Eben Delport used to be an IT specialist – in Windhoek, Namibia. His company often sent him to Luderitz and, from the air, he marveled at the stark beauty of the Namib Desert. Then, one day, he decided to go an experience the desert in his 4×4… and never left.
The first thing that strikes you about Eben Delport is his calm demeanor and the gentle way he communicates with people. This we’ve learnt after numerous trips with his company, Uri Adventures, over the last four years. When vehicles got stuck – rather inevitable for first-time dune drivers – Eben calmly pulled them out within moments.
The bearded Walvis Bay resident has a strict policy when a vehicle is bogged down: only he does both the talking and the recovery, and no other members are allowed near the “problem”.
This may seem a bit autocratic to the uninitiated, but anyone who’s been on a 4×4 trip and heard “4×4 experts” surround the stricken vehicle, offering often conflicting advice to the driver, will realise the merits of Eben’s method.
Simply put, it works – so efficientyly that the rest of the group often hardly knows that a revovery has taken place. On our very first evening with Eben Delport, back in 2009, we were camping at Olifantsbad. With a hot day behind us, now relaxing in a camping chair, we quizzed Eben about his love affair with the desert.
Flying between Windhoek and Luderitz as an IT specialist for a financial institution, Even decided to visit the beautiful places he’d seen. But it wasn’t that simple. First, he had to obtain a special permit, since the area was restricted to employees of the Department of Fisheries and researchers. No tourists were allowed to venture into the “Sperrgebiet”. In 1998, he obtained a permit to enter the Namib Naukluft National Park. Thereafter, the Delport family of Eben, his wife Marita and children Jacques and Natasha used every free moment to head for the desert.
Eben then sent a proposal to Namibia’s Ministry of Environment and Tourism, asking them to allow him to take tourists into the desert.
“A couple of Ministry representatives and I spent three months exploring, and establishing suitable routes for 4×4 desert tours. The concession was granted, and we today share it with Coastway Tours.” says Eben.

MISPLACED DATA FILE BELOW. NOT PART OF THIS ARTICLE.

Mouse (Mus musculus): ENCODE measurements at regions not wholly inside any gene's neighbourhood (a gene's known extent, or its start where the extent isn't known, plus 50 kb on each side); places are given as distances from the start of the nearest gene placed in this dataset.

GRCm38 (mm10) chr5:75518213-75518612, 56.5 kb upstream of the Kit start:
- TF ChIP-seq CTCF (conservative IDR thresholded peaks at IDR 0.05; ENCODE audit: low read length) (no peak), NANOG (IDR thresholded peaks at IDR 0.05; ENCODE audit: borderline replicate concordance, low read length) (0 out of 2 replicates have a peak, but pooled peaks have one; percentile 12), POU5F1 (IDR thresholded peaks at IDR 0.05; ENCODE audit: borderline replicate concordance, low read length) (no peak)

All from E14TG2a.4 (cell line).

Are their tours popular? Well, they’re always fully booked several months in advanced, and Eben can barely keep up with the demand. With years of experience, incredibly knowledge and a deep appreciation and respect for the desert, he’s the kind of guide whose love for the desert is infectious.
If you’re ready for the dunes of the Namib, with one of the Leisure Wheels partner guides, check out Uri Adventures here: www.uriadventures.com
DID YOU KNOW: An “Uri” (meaning: “to jump”) was a vehicle developed in Namibia for the South African police – a 4×4 that looked a bit like a wire car. Eben originally used Uris for his trips, then Toyotas, Land Rovers and most recently, a Nissan Patrol.
Nissan Patrol 4.8 litre 4×4 GRX
From this month onwards, Eben will be tackling the steep Namib dunes in one of Nissan SA’s Patrols. The petrol engine produces 190kW of power and 425 Nm of torque – great for sand driving – and has been modified with a front bumper, all-terrain tyres, an extra fuel tank, a snorkel and seat covers.
“I spend most of my days traversing our beautiful continent with up to 3 000 people each year and as the ‘leader of the pack’ the Patrol suits the position as the lead vehicle on all my safaris. It’s an honour to be able to associate with Nissan South Africa in this regard,” remarks Delport.